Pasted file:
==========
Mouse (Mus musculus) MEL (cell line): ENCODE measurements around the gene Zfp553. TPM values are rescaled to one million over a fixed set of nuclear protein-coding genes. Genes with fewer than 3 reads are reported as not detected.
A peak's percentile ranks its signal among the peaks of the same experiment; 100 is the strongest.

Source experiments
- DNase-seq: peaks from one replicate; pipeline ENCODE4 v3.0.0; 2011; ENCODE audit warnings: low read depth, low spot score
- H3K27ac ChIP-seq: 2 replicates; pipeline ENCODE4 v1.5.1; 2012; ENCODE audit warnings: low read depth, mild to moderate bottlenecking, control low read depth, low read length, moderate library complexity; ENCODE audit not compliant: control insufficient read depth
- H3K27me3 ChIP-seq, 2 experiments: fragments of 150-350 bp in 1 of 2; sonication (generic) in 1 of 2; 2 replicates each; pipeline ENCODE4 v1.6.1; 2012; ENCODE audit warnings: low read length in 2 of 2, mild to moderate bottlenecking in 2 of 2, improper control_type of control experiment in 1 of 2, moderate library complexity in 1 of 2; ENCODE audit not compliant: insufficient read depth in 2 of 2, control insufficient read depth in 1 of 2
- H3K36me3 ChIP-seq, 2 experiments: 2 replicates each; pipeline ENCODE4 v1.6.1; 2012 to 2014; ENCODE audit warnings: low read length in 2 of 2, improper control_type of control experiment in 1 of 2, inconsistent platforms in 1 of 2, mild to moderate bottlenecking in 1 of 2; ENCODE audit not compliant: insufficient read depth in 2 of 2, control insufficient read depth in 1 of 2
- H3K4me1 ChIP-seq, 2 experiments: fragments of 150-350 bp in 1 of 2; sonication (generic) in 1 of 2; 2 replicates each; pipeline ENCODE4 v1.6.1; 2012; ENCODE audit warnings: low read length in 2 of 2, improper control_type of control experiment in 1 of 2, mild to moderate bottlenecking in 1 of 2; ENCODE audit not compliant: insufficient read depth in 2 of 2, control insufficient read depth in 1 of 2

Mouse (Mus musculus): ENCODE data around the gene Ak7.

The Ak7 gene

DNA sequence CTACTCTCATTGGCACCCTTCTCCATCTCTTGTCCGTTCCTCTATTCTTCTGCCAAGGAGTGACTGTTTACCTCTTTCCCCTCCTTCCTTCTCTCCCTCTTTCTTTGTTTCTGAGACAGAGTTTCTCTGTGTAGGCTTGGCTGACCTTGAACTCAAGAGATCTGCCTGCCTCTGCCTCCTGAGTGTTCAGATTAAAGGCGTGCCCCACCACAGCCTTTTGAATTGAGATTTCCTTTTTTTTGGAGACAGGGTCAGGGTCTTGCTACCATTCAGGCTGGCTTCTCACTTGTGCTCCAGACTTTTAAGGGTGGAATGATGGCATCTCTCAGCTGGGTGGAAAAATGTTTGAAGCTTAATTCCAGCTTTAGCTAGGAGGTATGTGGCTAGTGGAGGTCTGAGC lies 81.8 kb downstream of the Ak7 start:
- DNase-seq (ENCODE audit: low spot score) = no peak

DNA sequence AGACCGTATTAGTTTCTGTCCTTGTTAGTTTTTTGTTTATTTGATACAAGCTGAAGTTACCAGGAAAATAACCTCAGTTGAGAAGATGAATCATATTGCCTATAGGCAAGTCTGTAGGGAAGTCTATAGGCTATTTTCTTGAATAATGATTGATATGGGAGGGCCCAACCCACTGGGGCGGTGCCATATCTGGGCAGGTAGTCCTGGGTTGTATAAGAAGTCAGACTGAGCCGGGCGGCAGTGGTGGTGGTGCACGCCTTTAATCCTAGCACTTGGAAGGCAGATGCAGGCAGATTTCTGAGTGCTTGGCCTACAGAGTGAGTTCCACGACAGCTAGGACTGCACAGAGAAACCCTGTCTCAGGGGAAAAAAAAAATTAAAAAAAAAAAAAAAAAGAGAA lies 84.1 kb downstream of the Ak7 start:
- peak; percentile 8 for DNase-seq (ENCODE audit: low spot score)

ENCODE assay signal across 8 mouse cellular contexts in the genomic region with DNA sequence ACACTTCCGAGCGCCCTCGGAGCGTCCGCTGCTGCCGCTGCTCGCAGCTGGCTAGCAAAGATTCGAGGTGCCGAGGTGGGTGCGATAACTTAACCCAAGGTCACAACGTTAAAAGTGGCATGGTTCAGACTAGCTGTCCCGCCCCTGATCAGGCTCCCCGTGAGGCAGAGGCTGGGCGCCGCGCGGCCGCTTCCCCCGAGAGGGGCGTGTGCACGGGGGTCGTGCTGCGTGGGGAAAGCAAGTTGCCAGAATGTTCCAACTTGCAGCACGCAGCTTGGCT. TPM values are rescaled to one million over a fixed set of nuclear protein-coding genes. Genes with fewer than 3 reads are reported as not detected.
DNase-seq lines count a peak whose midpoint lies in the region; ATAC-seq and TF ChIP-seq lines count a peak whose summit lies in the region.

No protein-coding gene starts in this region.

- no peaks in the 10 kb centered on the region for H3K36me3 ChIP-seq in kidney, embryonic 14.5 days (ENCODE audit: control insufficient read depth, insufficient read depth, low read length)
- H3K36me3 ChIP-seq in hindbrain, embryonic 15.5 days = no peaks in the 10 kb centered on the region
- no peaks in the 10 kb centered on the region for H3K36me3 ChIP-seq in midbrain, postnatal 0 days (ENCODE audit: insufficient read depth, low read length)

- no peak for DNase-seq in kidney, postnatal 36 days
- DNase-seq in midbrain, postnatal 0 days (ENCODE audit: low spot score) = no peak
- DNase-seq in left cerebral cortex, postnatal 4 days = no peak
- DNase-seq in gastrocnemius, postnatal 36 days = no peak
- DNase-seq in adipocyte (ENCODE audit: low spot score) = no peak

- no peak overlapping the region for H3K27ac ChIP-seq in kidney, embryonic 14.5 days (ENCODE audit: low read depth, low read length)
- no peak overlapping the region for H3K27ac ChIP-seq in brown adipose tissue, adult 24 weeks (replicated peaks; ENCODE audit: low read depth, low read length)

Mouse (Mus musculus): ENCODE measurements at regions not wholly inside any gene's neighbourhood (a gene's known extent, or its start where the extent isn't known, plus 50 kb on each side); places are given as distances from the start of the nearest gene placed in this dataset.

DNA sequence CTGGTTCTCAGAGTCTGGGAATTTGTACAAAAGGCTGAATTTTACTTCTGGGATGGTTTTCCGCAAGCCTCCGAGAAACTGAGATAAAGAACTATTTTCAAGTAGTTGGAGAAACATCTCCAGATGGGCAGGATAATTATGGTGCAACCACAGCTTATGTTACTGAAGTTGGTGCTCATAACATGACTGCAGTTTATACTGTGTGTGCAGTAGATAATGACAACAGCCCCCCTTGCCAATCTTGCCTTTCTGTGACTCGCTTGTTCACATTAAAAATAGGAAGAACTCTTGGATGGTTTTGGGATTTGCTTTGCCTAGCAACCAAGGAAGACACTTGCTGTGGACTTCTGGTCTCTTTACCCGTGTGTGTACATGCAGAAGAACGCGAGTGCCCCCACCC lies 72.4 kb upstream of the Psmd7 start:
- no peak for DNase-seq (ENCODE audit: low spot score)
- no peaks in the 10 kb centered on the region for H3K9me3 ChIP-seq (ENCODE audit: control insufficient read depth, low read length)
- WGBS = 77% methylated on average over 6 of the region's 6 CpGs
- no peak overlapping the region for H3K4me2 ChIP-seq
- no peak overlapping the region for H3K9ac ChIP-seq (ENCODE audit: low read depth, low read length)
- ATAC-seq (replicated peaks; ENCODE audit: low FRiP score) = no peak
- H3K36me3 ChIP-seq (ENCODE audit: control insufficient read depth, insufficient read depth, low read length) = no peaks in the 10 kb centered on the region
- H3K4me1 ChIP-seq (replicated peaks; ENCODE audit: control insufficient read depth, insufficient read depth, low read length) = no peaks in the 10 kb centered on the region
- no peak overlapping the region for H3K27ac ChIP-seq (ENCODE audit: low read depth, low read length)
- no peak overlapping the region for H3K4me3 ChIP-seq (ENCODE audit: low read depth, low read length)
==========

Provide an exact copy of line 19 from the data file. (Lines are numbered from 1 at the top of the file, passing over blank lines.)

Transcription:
- H3K36me3 ChIP-seq in hindbrain, embryonic 15.5 days = no peaks in the 10 kb centered on the region